Magnetic minerals were also present in the sample, which behave like a natural hard disk, storing the past magnetic field.
Ryugu’s formation history has been revealed through the analysis of samples returned by the Hayabusa2 spacecraft of the Japan Aerospace Exploration Agency. According to a study led by Tohoku University’s Tomoki Nakamura and dubbed “Formation and evolution of carbonaceous asteroid Ryugu: Direct evidence from returned samples,” the parent body of the carbonaceous asteroid Ryugu was formed in the outer Solar System based on the laboratory analysis of 17 individual grains collected by Hayabusa2.
Two samplings were performed by Hayabusa2: one on Feb. 21, 2019, and another on July 11, 2019. As part of the first sample, the undisturbed surface was sampled. In contrast, part of the second sample was collected from the regolith that was excavated by the artificial impact that occurred earlier in the mission. This study examined grains from both sample sites, providing samples that can provide insight into Ryugu’s evolution,” said Planetary Science Institute Senior Scientists Deborah Domingue. In addition, using reflectance spectroscopy, finer-grained powder samples less than 1 millimeter in size were also examined.
Ryugu’s formation history will be understood and characterized with the help of these early studies. “We discovered that there were high levels of phyllosilicates in the regolith grains based on the orbital data. Still, the sample analysis provided us with details about their mineral composition and physical properties,” Domingue said. Based on these results, numerical simulations indicate Ryugu’s parent body formed about 2 million years after the birth of our Solar System, and it came into existence outside of our early star system.
Mineralogy and petrology indicate that the parent body formed more than three times the distance between the Sun and Earth, possibly even beyond Jupiter’s orbit, in the early Solar System when water and carbon dioxide existed as solids. Based on orbital dynamical calculations of Ryugu’s origin, this was followed by scattering inward to the main asteroid belt, somewhere about to the current positions of the Polana and Eulalia asteroid families, about 2.5 times as far from Earth as the Sun. As a result of orbital dynamical calculations of Ryugu’s origin, the Polana and Eulalia asteroid families are likely to be Ryugu’s parent families.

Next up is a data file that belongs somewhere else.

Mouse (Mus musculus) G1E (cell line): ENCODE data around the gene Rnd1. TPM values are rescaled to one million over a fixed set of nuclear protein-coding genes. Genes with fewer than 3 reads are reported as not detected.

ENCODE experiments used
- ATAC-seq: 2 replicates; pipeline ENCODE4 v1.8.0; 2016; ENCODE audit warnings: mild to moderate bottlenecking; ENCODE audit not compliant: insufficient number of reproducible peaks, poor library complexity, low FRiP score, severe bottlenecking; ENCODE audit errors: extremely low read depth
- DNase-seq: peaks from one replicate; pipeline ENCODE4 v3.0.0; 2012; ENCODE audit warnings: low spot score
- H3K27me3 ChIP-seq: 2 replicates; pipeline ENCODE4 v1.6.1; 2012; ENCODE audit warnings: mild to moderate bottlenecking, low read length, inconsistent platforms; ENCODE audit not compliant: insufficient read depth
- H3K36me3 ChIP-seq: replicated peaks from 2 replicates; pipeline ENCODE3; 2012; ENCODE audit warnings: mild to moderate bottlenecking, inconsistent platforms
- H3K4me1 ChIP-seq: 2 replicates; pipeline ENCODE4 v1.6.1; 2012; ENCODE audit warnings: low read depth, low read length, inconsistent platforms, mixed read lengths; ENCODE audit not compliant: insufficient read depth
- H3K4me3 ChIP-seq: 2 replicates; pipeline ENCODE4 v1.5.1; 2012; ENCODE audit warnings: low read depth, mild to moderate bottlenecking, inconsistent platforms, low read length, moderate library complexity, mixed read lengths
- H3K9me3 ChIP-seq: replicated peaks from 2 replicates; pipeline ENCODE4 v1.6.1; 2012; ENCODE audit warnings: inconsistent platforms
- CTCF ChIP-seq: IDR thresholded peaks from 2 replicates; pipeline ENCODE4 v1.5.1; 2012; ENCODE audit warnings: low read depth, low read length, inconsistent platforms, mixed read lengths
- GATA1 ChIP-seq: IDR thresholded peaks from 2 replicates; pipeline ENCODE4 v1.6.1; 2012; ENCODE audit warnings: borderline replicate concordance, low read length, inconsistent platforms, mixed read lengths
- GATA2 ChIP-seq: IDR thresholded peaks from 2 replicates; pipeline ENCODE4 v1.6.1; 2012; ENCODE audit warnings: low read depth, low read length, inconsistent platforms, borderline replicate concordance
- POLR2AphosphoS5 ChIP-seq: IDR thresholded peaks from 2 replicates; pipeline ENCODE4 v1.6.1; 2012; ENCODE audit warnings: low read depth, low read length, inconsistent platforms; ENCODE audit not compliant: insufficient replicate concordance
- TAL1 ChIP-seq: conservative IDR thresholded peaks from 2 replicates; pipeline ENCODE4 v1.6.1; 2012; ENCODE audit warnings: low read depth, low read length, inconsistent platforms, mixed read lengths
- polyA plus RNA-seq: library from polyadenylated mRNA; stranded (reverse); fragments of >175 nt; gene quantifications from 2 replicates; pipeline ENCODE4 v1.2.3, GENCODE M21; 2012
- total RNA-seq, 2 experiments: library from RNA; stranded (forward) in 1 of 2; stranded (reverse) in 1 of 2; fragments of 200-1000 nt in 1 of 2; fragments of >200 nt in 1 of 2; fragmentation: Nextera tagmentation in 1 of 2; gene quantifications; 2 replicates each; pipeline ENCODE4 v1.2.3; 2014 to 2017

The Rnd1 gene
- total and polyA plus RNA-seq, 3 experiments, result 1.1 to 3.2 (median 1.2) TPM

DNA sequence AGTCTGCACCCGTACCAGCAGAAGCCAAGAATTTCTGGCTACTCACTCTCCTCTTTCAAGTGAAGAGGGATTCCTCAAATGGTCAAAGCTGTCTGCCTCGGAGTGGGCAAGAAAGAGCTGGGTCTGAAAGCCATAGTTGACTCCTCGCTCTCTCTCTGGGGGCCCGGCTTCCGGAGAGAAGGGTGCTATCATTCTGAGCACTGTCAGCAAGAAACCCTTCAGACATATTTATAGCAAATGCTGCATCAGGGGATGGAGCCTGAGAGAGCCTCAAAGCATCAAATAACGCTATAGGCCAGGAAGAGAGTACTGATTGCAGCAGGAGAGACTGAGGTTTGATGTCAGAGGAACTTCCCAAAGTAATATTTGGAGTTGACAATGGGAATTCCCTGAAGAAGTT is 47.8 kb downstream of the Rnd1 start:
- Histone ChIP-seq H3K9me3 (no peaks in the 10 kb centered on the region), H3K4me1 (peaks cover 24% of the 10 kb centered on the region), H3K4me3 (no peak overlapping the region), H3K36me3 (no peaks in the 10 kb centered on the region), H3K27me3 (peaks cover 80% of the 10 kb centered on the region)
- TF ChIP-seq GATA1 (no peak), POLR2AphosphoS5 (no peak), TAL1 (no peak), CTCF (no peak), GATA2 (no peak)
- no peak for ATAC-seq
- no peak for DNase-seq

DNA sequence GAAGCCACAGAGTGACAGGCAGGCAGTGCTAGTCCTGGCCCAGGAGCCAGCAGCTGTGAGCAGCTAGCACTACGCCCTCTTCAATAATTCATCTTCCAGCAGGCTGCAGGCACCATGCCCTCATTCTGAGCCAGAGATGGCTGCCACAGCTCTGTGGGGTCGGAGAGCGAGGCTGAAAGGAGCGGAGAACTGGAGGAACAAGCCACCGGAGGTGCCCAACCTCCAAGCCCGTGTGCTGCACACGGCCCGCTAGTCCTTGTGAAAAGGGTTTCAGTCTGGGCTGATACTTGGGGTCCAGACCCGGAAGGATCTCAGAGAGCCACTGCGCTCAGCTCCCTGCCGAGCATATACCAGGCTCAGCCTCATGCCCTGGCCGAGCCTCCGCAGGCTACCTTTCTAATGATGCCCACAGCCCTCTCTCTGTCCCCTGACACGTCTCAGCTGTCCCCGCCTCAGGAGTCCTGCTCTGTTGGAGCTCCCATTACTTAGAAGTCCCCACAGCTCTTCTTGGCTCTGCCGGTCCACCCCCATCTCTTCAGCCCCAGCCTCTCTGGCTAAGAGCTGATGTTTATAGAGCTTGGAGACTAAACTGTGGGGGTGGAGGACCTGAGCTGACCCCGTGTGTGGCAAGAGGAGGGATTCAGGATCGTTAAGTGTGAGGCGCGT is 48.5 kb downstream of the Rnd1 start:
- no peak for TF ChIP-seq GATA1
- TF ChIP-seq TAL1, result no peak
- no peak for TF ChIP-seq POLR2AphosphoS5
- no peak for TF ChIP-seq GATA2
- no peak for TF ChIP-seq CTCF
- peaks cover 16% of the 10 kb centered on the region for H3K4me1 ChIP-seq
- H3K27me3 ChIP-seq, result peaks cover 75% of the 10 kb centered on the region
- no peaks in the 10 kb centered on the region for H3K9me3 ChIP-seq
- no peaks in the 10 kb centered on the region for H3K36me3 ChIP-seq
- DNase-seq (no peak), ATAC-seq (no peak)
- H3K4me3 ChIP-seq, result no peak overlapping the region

In addition to creating a great complement to other meteorite studies, Ryugu samples will help scientists better understand this specific asteroidal object. “For most meteorites, the precise parent body is unknown,” co-author Amanda Hendrix said. “That allows us to connect the dots then and understand better the formation of the rubble pile, near-Earth asteroid Ryugu.”
CI chondrites are a carbon-rich meteorites collected here on Earth, whose mineralogy has a great deal in common with the Ryugu samples. “Understanding the formation history of Ryugu has real implications for understanding the origin of these meteorites and where their parent bodies formed in our Solar System,” Domingue said.
By comparing the spectral reflectances of the samples with meteorite measurements, the researchers were able to establish the link between the Ryugu and CI meteorites. Furthermore, as a result of these measurements, the Hayabusa2 spacecraft’s camera and spectrometer were able to connect the mineralogy of the sample with remote sensing observations from the spacecraft.
“The camera system displays a brighter first touchdown site than the second sample site, and this difference in reflectance can also be observed between samples collected from each site,” Vilas said. In addition, a comparison of Hayabusa2’s Near Infrared Spectrometer (NIRS3) observations and sample measurements reveals differences in overall reflectance (NIRS3 data appear darker) and clay absorption (NIRS3 spectra appear shallower). “This difference is attributed, in part, to the particle size range and porosity differences between the surface and the samples, providing important information on the role of dust in the spectral properties of asteroid regoliths,” Vilas explained.
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